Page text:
"I wake and sleep language. It has always been so. I had been brought up to memorise very long Bible passages, and when I left home and was supporting myself so that I could continue my education, I fought off loneliness and fear by reciting. In the funeral parlour I whispered Donne to the embalming fluids and Marvell to the corpses. Later, I found that Tennyson's 'Lady of Shalott' had a soothing, because rythmic, effect on the mentally disturbed. Among the disturbed I numbered myself at that time.
The healing power of art is not a rhetorical fantasy. Fighting to keep language, language became my sanity and my strength. It still is, and I know of no pain that art cannot assuage. For some, music, for some, pictures, for me, primarily, poetry, whether found in poems or in prose, cuts through noise and hurt, opens the wound to clean it, and then gradually teaches it to heal itself. Wounds need to be taught to heal themselves.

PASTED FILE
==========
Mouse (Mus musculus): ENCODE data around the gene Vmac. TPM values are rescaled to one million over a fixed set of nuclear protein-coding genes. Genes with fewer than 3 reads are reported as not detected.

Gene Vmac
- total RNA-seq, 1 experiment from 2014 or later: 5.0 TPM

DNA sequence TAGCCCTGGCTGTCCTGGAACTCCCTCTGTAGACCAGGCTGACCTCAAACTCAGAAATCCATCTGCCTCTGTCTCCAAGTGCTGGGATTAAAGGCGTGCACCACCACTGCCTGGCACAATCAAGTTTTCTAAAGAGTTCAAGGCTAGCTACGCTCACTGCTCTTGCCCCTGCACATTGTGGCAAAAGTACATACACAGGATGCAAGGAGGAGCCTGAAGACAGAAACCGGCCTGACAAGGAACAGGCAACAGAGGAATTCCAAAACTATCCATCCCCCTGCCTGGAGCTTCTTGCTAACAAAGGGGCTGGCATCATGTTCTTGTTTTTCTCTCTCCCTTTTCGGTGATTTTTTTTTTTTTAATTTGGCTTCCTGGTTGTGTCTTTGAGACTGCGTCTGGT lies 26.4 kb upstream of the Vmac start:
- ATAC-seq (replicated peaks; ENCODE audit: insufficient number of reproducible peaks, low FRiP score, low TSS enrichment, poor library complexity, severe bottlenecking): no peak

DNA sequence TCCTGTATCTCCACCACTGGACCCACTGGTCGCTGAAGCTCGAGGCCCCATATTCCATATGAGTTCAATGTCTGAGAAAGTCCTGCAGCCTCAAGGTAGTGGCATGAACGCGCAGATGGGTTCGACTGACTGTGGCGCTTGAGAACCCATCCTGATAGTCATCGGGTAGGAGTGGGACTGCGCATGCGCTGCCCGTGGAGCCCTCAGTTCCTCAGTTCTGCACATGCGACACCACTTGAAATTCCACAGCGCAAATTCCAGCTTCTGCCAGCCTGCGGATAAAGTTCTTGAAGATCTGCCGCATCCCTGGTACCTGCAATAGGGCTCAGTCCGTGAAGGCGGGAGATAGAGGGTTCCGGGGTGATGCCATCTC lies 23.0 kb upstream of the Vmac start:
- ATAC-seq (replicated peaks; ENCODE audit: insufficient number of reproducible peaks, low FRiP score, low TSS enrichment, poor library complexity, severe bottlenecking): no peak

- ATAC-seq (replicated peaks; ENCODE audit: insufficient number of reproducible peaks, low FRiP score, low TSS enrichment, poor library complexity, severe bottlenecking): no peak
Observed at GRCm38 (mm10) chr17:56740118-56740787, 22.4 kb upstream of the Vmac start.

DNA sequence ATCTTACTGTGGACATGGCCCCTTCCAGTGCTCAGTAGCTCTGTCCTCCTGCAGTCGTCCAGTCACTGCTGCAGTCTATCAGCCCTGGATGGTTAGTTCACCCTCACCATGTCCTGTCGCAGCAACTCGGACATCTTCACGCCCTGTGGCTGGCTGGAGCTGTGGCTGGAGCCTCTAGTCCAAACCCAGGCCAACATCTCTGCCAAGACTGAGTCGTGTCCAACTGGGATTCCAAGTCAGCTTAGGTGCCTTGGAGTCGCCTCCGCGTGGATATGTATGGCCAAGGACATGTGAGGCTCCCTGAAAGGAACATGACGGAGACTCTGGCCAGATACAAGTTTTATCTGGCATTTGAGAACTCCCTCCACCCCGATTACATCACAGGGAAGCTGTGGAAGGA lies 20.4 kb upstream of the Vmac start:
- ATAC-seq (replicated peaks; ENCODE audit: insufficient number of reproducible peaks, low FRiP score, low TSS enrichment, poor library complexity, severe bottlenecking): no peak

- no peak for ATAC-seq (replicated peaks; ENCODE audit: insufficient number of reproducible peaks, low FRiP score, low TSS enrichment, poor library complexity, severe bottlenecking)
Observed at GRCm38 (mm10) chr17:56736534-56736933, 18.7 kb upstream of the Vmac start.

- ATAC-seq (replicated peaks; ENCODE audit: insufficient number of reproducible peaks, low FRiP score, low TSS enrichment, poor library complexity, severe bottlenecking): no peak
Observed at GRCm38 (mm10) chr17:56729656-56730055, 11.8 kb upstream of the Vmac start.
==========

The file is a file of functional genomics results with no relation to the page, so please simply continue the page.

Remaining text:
The psyche and the spirit do not share the instinct of the damaged body. Healing is not automatically triggered nor is danger usually avoided. Since we put ourselves in the way of hurt it seems logical to put ourselves in the way of healing. Art has more work to do than ever before but it can do that work. In a self-destructive society like our own, is it unsurprising that art as a healing force is despised."
Page 156, 'Art Objects: Essays on Ecstasy and Effrontery', Jeanette Winterson
Photo: Saleem's notebook, from his days in the Wayanad forests.